My vision for this journal is that it is packed full of artifacts, maps, reports. This means not only will I be photographing pages in the journal, but I will be unfolding and photographing larger exhibits as well. To do that the copy stand surface has to be large and the table top becomes as important of an element as the journal or the pen. I have been building the large copy stand but was really unsure what material to use for the top. I toyed with using black epoxy or some kind of fancy wood veneer but did not want to spend a fortune. I was digging through our garage when it dawned on me that our old butcher block kitchen table from years back was buried in the garage somewhere and being used to store gardening supplies. I started researching “do it yourself” websites for aging butcher block and found some great videos that convinced me I could come up with something convincing by carefully beating the crap out of the old table top. I was on my way to creating a vintage table top!
This first set of images shows the table itself cut down to size and placed on the copy stand. I sanded it many times with a vibration sander with sandpaper from 120 to 220 grit to get it as smooth as possible. Once that was done, it was time for the fun part. The last picture in the lower right hand corner are my “implements of destruction”.. Chain link, bolts and nails in a sock, various pieces of metal that I could indent the surface by wacking it with a hammer to make it look old. The trick was to be random but with an eye for composition. Hard to explain, but you did have to think about it so that the markings feel random and are not a distraction in the final picture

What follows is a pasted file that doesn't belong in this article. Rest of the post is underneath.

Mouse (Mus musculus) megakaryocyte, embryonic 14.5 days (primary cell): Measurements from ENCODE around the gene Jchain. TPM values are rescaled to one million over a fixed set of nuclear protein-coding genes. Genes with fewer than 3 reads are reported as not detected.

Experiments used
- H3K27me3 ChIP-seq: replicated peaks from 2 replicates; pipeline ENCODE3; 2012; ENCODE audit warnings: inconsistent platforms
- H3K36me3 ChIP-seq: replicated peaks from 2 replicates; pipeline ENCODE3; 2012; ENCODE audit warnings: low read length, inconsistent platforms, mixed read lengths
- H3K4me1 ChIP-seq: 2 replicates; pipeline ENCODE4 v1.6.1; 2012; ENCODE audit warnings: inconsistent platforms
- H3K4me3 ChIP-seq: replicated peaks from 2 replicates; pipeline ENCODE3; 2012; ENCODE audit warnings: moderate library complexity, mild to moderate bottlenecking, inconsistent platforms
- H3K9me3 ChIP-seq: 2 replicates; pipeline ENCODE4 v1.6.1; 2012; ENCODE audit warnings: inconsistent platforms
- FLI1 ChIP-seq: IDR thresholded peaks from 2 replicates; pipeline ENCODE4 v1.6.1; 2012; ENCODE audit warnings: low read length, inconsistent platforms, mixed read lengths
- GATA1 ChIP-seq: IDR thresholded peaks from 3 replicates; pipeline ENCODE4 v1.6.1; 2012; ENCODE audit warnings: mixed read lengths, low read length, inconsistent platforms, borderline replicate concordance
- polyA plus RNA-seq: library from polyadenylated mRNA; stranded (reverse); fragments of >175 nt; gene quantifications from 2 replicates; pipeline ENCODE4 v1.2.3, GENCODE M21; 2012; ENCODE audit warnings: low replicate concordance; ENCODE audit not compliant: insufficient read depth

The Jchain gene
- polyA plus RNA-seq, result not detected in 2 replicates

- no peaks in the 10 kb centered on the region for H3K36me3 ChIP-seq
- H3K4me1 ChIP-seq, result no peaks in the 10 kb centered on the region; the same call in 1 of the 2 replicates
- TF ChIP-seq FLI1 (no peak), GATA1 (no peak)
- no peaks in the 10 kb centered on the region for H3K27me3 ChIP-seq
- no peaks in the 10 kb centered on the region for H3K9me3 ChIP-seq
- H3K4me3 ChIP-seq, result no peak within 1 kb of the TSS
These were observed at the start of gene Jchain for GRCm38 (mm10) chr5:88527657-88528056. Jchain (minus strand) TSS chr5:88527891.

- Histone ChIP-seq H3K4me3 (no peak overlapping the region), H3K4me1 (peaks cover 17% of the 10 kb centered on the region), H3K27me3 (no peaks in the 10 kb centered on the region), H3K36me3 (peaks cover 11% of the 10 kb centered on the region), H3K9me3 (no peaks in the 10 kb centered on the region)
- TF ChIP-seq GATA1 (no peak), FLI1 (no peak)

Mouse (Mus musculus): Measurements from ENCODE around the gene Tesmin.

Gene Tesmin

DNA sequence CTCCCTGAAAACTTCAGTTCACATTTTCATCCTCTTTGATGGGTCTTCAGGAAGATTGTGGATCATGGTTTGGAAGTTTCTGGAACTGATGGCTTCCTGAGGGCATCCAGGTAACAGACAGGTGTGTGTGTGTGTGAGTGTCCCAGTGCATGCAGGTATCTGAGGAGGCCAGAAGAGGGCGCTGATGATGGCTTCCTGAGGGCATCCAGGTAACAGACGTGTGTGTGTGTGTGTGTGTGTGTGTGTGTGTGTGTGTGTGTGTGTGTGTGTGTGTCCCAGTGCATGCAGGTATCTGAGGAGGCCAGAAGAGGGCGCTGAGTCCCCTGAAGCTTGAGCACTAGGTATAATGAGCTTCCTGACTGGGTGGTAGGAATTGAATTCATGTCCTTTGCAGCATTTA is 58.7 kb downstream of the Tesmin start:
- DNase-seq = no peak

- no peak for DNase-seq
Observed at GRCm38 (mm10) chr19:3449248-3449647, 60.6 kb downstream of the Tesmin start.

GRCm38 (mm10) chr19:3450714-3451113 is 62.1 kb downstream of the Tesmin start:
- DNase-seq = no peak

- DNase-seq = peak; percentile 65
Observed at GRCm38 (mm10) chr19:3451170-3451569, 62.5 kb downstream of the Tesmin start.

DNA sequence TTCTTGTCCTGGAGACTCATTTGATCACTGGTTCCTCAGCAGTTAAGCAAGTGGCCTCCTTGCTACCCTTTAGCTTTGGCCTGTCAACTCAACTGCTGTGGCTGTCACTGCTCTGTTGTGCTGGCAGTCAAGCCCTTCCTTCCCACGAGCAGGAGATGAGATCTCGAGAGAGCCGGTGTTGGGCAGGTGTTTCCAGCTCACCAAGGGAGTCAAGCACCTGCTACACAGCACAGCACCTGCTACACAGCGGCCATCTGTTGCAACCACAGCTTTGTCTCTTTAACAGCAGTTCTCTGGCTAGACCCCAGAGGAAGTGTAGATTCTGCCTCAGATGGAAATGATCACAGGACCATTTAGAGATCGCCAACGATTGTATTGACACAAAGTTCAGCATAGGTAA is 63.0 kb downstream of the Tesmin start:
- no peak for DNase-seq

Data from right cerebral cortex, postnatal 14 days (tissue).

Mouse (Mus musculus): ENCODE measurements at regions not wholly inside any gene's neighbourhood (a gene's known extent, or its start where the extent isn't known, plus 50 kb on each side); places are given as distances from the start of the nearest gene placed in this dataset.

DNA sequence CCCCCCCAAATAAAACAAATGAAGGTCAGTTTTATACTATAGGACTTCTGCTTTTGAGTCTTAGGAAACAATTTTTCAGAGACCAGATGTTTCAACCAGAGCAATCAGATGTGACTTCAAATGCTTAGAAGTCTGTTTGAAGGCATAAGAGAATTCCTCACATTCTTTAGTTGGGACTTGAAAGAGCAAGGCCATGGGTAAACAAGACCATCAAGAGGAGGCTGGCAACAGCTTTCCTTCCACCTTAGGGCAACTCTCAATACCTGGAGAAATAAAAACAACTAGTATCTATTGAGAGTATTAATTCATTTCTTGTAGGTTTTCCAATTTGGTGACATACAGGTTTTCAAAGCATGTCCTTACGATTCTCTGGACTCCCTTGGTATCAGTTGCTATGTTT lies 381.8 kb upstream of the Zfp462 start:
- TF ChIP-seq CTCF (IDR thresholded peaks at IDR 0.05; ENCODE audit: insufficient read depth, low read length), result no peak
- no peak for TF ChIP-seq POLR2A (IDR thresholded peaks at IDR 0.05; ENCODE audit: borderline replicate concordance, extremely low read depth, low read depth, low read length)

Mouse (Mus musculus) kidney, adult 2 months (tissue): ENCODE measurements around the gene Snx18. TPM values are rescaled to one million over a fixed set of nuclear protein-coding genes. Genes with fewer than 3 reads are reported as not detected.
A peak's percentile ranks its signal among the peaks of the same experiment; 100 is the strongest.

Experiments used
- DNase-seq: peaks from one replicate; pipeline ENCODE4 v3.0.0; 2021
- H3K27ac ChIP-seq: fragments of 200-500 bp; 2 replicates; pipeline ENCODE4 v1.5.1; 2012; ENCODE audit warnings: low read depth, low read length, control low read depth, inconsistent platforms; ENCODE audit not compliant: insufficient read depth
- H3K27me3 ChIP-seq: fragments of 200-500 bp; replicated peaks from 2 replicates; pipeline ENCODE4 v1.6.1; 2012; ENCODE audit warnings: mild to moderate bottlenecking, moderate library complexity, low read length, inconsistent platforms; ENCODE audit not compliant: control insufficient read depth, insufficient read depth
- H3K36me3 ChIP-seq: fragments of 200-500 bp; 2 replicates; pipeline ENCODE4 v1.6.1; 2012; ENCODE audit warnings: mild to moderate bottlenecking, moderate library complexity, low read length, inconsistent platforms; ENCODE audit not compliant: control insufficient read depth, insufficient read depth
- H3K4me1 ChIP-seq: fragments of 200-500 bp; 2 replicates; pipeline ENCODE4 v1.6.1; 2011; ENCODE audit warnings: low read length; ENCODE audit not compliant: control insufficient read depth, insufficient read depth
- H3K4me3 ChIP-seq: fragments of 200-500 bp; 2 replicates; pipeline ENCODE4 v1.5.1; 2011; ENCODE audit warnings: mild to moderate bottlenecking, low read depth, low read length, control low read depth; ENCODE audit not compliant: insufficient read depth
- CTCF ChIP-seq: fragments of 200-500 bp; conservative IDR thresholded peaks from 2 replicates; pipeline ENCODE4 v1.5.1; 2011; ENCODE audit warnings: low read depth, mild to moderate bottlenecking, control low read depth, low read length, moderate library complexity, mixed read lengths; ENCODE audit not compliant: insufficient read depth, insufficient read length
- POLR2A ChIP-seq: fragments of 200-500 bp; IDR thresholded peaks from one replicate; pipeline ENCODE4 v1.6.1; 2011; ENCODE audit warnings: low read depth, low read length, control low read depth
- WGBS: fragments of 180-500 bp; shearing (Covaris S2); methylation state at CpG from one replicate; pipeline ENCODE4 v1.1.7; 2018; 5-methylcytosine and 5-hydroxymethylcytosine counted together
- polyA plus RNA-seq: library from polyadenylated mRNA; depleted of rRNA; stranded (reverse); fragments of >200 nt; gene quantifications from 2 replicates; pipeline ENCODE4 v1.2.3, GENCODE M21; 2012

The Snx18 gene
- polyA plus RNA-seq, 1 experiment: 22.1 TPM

This series of pictures shows the finishing of the butcher block. I used about three coats of an oil based walnut colored stain. Brushed it on and wiped it off with a towel. I did do a test sample first on one of the scraps. One of the random discoveries was that if I scored the butcher block joints with a nail the stain sticks in the groove and gave it a plank board look. By doing this at every other block it simulated larger planks than the narrow butcher block pieces. Somehow this felt more like an old table you might find in the squad meeting room to me. I finished it off with about four coats of a hand rubbed polyeurathane finish, sanding with very fine steel wool in the end. Likely it is too shiny right now, may have to use the steel wool to dull it some.
Here are some test pictures of the finished table top with the journal on top of it. Almost looks like a 1900’s era table from an old school building. Ton’s of room for larger exhibits to be composed if needed.
Here it is with the journal open. My camera has very limited f-stop control so it is not possible to get the table and journal in full focus. Santa is bringing me a better camera so I expect the photo quality to be much better on the final.
And so you get a sense of where I am going with this, here is the same picture after adding a sketch and some text in photoshop. The sketch is a scan of a hand sketch where the backround color has been made clear so the paper shows thru. That means things like shadows from the pen actually show up. Once you place the layer over the photograph you erase the lines that overlap the pen so it looks like it goes under the pen. I also made the layers slightly tranparent so that it receeds. Still some white hot spots showing and I am not happy with the resolution of the sketch especially if you zoom in, but overall I am pleased with the quality and feel.
More adventures to come, need to see if I can age the journal itself so that it looks as old as the table next.